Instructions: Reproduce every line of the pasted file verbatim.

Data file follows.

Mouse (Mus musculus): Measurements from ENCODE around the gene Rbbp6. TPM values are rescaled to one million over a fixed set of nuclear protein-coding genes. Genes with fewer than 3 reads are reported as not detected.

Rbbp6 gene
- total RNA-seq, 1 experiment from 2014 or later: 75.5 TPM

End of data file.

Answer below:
Mouse (Mus musculus): Measurements from ENCODE around the gene Rbbp6. TPM values are rescaled to one million over a fixed set of nuclear protein-coding genes. Genes with fewer than 3 reads are reported as not detected.

Rbbp6 gene
- total RNA-seq, 1 experiment from 2014 or later: 75.5 TPM